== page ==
Alternative terms: Induction; Accumulation scheme; Proof-carrying data
However, the computation of requires a length- multiexponentiation where is composed of the round challenges arranged in a binary counting structure. This is the linear-time computation that we want to amortise across a batch of proof instances. Instead of computing notice that we can express as a commitment to a polynomial
where is a polynomial with degree
|Since is a commitment, it can be checked in an inner product argument. The verifier circuit witnesses and brings out as public inputs to the proof The next verifier instance checks using the inner product argument; this includes checking that evaluates at some random point to the expected value for the given challenges Recall from the previous section that this check only requires work. |
At the end of checking and the circuit is left with a new along with the challenges sampled for the check. To fully accept as valid, we should perform a linear-time computation of . Once again, we delay this computation by witnessing and bringing out as public inputs to the proof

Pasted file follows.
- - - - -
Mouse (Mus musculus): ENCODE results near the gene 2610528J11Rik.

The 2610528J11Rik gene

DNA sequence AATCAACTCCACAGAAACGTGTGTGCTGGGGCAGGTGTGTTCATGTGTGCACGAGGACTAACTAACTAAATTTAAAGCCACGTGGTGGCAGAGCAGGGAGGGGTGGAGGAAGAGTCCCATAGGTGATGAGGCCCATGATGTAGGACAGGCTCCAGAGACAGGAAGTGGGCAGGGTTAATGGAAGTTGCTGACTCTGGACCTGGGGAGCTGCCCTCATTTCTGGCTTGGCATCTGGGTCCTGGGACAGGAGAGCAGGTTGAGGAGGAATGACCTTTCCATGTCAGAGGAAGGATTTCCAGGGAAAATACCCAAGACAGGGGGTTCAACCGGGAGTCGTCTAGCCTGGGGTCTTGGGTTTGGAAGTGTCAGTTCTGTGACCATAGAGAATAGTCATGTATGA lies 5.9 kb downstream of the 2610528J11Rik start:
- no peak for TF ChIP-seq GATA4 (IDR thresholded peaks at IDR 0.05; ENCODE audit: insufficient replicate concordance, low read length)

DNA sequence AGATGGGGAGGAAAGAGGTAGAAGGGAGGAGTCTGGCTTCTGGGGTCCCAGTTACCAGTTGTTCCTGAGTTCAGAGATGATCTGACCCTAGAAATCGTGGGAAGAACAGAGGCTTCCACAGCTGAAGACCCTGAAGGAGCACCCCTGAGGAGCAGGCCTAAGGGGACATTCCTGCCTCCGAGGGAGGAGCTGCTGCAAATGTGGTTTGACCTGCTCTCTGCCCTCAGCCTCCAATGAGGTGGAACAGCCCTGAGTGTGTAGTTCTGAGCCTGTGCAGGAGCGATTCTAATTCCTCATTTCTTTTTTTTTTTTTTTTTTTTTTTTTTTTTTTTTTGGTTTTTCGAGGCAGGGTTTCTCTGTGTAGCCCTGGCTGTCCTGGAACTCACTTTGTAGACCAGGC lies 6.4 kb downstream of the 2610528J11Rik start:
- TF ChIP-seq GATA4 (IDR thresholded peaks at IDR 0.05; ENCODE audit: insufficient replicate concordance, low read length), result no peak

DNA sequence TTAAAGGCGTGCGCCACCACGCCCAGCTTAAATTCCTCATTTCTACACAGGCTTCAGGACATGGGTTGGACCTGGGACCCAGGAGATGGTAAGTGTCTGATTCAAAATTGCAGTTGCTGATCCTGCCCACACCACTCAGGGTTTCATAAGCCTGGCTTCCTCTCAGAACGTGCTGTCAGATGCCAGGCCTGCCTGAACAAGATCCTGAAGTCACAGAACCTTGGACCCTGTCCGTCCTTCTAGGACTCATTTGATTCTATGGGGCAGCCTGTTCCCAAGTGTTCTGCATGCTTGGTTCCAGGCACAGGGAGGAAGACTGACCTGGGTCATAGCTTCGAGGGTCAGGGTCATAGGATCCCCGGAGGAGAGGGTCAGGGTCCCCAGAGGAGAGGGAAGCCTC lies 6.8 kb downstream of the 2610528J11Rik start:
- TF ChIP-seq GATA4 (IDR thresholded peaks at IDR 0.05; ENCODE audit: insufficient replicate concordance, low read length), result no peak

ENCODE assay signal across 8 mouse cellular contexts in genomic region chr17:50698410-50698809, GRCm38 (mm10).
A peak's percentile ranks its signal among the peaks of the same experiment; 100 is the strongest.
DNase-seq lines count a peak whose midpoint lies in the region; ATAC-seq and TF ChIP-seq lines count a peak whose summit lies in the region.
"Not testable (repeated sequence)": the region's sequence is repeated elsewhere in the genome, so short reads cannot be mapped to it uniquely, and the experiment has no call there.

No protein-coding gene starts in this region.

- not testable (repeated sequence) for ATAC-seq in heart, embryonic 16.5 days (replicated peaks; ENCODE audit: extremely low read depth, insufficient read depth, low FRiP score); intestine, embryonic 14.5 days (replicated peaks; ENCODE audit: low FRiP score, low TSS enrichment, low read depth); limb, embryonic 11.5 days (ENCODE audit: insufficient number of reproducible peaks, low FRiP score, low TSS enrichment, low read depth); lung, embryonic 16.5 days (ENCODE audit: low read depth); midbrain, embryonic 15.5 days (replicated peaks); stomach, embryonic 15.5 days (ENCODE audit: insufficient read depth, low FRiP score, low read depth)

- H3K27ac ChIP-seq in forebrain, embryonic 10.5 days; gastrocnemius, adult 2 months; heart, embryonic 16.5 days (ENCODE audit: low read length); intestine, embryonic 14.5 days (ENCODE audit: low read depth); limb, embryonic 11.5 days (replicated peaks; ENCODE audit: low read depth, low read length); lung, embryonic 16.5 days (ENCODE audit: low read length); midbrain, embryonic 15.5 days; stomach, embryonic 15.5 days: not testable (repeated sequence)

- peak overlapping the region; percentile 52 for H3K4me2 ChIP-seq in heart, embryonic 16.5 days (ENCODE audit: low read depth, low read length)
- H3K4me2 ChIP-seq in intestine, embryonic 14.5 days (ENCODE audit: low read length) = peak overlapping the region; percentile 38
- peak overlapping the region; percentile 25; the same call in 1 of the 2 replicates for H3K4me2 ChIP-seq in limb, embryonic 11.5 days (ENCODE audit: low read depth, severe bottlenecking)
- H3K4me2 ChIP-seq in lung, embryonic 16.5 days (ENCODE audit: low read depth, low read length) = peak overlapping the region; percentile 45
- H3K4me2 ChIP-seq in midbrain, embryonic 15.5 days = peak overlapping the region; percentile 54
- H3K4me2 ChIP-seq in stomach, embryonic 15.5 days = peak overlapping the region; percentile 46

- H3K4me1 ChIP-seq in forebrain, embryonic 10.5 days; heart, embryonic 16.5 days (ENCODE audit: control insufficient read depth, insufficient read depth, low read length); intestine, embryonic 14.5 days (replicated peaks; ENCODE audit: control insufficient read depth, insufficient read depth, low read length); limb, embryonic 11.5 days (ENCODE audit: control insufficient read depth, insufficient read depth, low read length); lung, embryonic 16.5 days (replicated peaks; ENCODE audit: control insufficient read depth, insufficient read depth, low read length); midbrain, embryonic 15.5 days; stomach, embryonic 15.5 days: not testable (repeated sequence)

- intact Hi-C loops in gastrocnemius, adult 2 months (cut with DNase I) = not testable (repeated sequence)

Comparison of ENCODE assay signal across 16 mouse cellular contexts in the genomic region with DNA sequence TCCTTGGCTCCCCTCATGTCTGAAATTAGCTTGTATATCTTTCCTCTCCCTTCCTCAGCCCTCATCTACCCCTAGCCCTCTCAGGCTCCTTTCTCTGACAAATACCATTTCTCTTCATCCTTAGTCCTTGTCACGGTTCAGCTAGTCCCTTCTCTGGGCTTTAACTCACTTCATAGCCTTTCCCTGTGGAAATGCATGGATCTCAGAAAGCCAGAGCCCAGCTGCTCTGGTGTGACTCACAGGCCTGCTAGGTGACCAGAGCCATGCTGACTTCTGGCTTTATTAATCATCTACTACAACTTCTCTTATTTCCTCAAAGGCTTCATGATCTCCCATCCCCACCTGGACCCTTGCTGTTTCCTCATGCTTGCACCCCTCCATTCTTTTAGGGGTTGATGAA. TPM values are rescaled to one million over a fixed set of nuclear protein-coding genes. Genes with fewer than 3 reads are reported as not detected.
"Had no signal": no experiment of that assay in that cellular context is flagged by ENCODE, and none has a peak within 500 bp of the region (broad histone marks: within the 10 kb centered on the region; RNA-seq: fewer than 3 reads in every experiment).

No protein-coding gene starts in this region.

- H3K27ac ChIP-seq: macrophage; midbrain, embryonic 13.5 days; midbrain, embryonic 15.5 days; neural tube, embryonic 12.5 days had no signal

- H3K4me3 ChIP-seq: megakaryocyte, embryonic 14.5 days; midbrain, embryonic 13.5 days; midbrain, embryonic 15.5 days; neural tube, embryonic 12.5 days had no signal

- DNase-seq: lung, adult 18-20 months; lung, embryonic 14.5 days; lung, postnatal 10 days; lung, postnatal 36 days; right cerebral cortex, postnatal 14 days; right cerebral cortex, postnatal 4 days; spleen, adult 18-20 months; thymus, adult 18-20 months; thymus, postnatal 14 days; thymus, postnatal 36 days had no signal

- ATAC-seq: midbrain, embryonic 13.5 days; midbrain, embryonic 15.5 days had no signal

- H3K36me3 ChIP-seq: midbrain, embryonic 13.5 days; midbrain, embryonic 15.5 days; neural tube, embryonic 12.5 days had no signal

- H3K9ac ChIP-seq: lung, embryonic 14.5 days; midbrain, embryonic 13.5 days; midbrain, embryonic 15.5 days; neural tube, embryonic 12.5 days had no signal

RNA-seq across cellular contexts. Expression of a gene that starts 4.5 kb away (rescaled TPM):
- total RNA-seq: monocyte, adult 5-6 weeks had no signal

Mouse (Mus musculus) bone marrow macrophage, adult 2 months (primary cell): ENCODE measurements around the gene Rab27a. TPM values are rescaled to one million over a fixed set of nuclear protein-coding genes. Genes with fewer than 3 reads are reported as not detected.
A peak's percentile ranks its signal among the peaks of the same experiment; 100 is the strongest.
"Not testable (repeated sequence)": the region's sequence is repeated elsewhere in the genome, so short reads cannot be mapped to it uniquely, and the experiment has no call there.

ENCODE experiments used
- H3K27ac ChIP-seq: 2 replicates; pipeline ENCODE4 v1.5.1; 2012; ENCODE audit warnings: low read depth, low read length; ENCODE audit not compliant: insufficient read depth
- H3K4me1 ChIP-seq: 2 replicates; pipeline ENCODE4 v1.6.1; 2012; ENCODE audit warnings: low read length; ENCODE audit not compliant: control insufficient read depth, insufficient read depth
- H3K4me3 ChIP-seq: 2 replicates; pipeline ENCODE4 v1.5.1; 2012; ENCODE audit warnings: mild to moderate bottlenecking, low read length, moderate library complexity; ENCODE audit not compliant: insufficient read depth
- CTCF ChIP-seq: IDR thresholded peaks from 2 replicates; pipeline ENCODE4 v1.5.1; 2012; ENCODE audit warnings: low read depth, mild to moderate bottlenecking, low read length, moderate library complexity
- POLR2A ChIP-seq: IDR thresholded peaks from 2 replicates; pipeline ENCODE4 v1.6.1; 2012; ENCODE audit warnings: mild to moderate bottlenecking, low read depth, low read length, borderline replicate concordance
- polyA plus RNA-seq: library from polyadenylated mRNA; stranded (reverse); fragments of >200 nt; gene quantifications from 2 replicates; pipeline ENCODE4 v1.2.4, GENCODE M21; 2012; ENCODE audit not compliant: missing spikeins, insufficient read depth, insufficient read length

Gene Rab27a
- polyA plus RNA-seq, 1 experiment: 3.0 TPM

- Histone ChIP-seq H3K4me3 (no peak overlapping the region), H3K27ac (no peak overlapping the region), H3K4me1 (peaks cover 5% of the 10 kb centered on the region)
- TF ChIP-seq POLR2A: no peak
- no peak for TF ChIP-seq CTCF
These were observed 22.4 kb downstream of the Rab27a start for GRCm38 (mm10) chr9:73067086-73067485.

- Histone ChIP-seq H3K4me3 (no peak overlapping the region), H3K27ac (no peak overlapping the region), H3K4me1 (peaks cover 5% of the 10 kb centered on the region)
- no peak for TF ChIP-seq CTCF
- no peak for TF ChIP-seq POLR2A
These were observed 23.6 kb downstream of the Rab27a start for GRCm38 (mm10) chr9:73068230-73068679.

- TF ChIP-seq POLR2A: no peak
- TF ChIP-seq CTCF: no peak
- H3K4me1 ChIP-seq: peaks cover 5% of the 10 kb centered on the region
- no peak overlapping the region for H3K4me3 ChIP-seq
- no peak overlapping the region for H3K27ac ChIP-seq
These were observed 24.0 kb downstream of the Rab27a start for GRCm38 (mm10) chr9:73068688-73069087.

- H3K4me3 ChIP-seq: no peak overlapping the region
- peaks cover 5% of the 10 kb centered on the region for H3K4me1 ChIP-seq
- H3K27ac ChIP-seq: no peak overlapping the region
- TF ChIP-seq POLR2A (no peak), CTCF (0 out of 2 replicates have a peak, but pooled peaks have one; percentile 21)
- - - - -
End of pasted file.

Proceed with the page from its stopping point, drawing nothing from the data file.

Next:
This goes on from one proof instance to the next, until we are satisfied with the size of our batch of proofs. We finally perform a single linear-time computation, thus deciding the validity of the whole batch.
We recall from the section Cycles of curves that we can instantiate this protocol over a two-cycle, where a proof produced by one curve is efficiently verified in the circuit of the other curve. However, some of these verifier checks can actually be efficiently performed in the native circuit; these are "deferred" to the next native circuit (see diagram below) instead of being immediately passed over to the other curve.